One year after the Big One
A year ago, my dad had a major stroke and became paralyzed on his left hand side. Our entire lives changed.
If you had shown me the totality of what we have experienced within the last year, I would have told you there is no way we would have made it through intact as a family. I would have laughed in disbelief if you told me that my dad, the head of the household and primary breadwinner, would relinquish his role to my mom and she would reluctantly take the reins on this whole mess. I would have doubted that my sister and her husband would uproot their family, move in with my mom for six months in Plano to help her try to adjust to the new normal.
Last fall, at the hospital after his stroke, it took my dad over two hours to eat half of his dinner (all liquefied because they were afraid he couldn’t chew). He did not have the attention span to finish an entire meal without someone sitting by his side and prompting him. We were fighting a feeding tube installation and hoping to get a catheter removed. Last fall, at the acute care facility, my dad thought he was in California and when I came to visit him, he couldn’t recognize who I was unless I gave him clues. Last fall, my mom was sleeping 1-2 hrs a night because of the stress and anxiety from my dad’s health condition. She didn’t know how to pay a single bill and we didn’t even know how much money my parents had.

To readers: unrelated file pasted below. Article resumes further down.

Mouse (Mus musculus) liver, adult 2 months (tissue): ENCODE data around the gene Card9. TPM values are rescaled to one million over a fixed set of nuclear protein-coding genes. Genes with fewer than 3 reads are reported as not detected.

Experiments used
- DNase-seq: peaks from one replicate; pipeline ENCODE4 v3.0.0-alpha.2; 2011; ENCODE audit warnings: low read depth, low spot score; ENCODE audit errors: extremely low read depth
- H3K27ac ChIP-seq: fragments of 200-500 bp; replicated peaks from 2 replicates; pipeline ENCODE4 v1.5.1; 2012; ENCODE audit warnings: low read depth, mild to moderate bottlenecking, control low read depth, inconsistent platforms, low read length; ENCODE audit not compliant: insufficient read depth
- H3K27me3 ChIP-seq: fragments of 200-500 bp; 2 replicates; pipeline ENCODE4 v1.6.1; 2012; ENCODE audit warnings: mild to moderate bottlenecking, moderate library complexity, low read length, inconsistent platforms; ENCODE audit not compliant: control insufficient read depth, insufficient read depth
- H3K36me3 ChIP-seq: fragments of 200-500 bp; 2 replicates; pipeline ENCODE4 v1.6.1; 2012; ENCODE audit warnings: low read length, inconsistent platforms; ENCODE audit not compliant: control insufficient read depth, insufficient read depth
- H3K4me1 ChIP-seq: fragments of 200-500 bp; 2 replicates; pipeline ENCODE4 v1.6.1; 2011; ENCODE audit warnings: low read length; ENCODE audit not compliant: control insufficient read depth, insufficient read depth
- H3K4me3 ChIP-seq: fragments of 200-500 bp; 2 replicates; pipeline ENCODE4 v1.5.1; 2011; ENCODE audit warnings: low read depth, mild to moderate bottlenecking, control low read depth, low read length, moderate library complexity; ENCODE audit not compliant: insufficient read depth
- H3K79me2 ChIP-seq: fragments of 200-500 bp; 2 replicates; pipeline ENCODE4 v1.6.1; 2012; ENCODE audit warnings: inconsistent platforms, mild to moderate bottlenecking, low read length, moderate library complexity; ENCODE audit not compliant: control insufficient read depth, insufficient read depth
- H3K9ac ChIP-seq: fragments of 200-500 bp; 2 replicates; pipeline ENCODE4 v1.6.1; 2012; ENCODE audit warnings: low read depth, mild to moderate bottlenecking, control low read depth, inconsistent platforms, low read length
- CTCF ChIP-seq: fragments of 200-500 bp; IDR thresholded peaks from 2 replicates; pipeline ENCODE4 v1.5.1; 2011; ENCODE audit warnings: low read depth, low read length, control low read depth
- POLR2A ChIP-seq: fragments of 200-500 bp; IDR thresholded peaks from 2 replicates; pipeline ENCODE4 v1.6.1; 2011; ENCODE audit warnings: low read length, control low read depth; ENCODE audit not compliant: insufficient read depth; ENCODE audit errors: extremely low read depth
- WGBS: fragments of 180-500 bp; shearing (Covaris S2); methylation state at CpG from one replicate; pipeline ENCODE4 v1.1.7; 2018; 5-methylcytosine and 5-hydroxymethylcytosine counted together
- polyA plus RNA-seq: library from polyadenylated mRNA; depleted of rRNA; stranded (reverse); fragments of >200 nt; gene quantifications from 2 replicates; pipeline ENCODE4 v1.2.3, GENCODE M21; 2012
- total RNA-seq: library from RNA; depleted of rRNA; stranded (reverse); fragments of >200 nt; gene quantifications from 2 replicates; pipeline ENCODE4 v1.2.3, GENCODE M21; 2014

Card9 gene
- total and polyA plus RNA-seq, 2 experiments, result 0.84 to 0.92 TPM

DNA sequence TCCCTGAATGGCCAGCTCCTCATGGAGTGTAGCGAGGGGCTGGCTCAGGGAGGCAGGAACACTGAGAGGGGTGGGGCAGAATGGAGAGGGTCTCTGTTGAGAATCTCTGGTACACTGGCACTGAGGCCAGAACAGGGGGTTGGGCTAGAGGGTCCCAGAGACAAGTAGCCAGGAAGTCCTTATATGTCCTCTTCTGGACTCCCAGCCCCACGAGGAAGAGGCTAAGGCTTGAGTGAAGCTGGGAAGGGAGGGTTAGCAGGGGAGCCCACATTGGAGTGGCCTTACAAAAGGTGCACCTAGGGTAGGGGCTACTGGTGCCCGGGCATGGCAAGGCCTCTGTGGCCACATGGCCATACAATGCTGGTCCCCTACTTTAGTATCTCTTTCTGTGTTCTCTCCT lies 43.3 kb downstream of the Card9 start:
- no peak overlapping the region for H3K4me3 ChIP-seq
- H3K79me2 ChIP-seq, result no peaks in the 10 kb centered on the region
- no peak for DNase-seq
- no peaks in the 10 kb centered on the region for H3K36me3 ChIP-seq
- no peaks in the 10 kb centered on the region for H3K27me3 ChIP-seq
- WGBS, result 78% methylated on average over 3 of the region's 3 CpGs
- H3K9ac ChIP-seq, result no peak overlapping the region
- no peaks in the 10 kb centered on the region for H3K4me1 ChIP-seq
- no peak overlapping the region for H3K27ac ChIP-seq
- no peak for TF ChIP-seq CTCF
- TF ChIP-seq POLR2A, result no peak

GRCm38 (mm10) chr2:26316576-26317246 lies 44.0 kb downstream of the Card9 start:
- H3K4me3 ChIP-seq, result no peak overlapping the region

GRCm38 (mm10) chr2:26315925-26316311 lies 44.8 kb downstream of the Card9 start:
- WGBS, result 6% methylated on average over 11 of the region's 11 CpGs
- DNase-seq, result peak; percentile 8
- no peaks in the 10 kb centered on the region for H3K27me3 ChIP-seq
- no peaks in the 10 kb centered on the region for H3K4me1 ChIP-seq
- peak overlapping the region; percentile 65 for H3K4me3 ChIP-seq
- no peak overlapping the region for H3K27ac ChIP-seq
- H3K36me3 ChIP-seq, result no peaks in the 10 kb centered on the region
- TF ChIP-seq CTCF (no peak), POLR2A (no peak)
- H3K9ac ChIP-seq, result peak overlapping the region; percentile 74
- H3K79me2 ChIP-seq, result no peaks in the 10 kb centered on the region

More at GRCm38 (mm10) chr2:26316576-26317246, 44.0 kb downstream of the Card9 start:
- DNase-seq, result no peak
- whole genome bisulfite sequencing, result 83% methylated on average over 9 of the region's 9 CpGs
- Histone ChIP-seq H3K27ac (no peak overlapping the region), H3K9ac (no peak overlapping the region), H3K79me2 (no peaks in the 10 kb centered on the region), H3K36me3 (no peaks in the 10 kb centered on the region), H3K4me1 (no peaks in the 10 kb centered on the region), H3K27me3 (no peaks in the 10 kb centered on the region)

My dad has now been at home for four months. My parents have a morning and evening caretaker that comes for 4-5 hours a day to help. My dad can kick his left leg, move his left shoulder, stand up and walk with a walker - with him lifting his left leg by himself (that’s a big one). He mainly still uses the wheelchair but we're working on his strength and stamina. My mom pays all of the bills, takes care of my dad, and manages the entire household.
My parents would not have been able to get through without the constant and endless amount of help that we get from my aunt and uncle and their friends. They come over if a caretaker isn’t available, take my parents out to eat, and warm the home with the food they bring over and the laughs they share together.
We still all have our up and down days. My dad’s mood is erratic - some days he’s very down and others he’s very positive. Some days my mom can grin and bear it and others, she’s at her wits end.
We laugh a lot more than we used to. And cry a lot more than we used to. We are more resilient and hopeful than we were a year ago. My dad doesn’t remember anything of the weeks after the stroke and doesn’t talk about his feelings (this may have been true before the stroke as well).
It’s easy to look back at the last year and remember it as a blur. I can gloss over the sleepless nights, the endless hospital visits, and the 6 month stretch where we barely saw him at all because of COVID. It was so freaking hard while we were going through it. But we made it. All of us.